Lights cut out. The TV goes black. One of the kids has started yelling for their battery-powered night light. Load shedding again, you think, before silently cursing everyone from your children (probably not fair) to Eskom (fair).
This has become an all too familiar picture in South African households. There was a massive spike in load shedding last year: by the end of 2022, we saw a 200% year-on-year (YOY) increase from 2021.
The result? It’s wiping out television’s Prime Time, as we know it. While it may come as a surprise to no one, the SABC’s annual performance plan shows a direct link between increasing power outages and the decrease in the amount of time viewers spend watching TV.
The SABC is not alone in this. A few days ago, MultiChoice’s shares dropped by 15% – a loss of almost R8bn in value – after it admitted that load shedding was impacting its South African margins.
At the end of June last year, South Africa saw load shedding starting to ramp up. The knock-on effect was that TV viewership sank dramatically; down 34% in the first week of July 2022, versus 2021.
In August, South Africans had a brief respite and TV ratings once again picked up. However, this relief was short-lived, and in September 2022, the crisis deepened even further as Eskom’s grid lost significant generating capacity, and SA rapidly skipped through load shedding levels 4 – 6.
By the end of September, the country had seen more darkness than in previous years combined, and this was evident in the steep 17% decline in television ratings from the previous month.
This year, we know that things will only get worse from a load shedding point of view before they get better, and this will naturally have an impact on television viewership.
But that doesn’t mean people have or will stop indulging in their favourite shows – far from it. While broadcasters are bearing the brunt of loadshedding – evident in their annual results – streaming or video on demand (VOD) services, on the other hand, are on the rise.
The rise in load shedding is happening in parallel to a proliferation of VOD platforms. We’ve seen new players enter the local market such as Disney+ while well-established platforms locally, such as Showmax and Viu, continue to show positive growth.
Take South Africa’s largest streaming platform, Viu, for example. Viu reported a 2% increase in cumulative downloads between August to September 2022 (from 5,307,688 – 5,416,177) and a 5% growth in app downloads.
While this might seem small, bear in mind the decline that TV viewership saw in that same period, highlights. Any growth, given the context, is significant.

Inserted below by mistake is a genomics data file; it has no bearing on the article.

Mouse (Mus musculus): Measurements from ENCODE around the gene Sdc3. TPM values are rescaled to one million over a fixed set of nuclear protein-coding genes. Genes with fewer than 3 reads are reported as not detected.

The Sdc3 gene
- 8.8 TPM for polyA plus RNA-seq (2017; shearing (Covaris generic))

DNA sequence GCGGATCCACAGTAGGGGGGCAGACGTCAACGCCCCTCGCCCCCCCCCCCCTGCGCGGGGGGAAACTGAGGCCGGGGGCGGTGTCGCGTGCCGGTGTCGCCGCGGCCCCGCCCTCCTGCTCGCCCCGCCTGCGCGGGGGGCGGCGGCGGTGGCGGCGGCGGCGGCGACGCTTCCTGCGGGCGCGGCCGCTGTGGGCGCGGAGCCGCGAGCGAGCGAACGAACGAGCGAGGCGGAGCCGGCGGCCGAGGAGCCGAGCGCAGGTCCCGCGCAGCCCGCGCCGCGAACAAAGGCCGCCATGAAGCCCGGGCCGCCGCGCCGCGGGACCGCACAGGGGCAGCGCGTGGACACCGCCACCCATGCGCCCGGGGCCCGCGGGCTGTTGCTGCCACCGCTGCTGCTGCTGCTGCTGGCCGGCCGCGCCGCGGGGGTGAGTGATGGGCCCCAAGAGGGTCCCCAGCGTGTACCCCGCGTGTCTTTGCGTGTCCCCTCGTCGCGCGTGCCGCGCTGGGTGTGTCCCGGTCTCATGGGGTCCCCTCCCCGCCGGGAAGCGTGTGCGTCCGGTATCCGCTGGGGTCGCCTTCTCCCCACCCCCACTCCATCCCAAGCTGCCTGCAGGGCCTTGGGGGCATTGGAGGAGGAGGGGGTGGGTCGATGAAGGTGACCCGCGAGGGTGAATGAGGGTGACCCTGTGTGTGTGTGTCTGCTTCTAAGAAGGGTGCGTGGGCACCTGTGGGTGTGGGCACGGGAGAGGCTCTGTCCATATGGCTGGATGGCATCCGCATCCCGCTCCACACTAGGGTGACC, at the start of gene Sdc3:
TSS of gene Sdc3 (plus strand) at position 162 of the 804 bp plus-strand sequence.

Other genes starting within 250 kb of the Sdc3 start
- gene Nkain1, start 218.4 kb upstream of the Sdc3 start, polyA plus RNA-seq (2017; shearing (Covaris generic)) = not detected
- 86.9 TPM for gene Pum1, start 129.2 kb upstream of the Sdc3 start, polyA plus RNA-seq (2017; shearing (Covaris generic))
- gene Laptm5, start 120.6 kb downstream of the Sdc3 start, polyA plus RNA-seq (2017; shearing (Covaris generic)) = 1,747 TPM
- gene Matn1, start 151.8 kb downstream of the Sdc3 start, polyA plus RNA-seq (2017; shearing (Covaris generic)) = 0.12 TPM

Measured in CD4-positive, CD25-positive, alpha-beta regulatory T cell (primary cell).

A key reason for this growth is the fact that when load shedding strikes, consumers simply access their favourite shows across other devices, such as their laptops and mobile phones. All they need is mobile data or a secure internet connection and they can watch Skeem Saam to their hearts’ content.
But that’s only one part of the equation. The move away from ‘appointment viewing’ (watching content at a specific time on a specific day) to ‘content on demand’ is another contributor. This fundamental shift in user behaviour was catalysed by Covid-19.
This was evidenced in reports from South Africa’s national broadcaster, the SABC, which said: “In April 2020, when the country was just a few days into the hard lockdown, (the) Independent Communications Authority South Africa (ICASA) issued mobile operators with temporary licences for unused radio frequency spectrum, in order to ease network congestion. This meant that operators could offer their customers cheaper data. Even though this temporary arrangement ended 17 months later (in November 2021), South Africans had adopted data-enabling behaviours that are certain to remain.”
Finally, many streaming services have introduced viewing on same day as live – or ‘VOSDAL’ – as ‘un-catchy’ an anagram as that may be, so you don’t have to wait a few days or weeks before your favourite shows are loaded.
While load shedding will be with us for some time, the actual consumption of broadcast content is not going anywhere – we’re simply changing how we view.
I see this as less about TV vs. VOD or the distribution channel of the content, but rather about ensuring that we get the content we need, so that when the lights go out, South Africans don’t need to add missing the latest episode of Generations to their load shedding woes.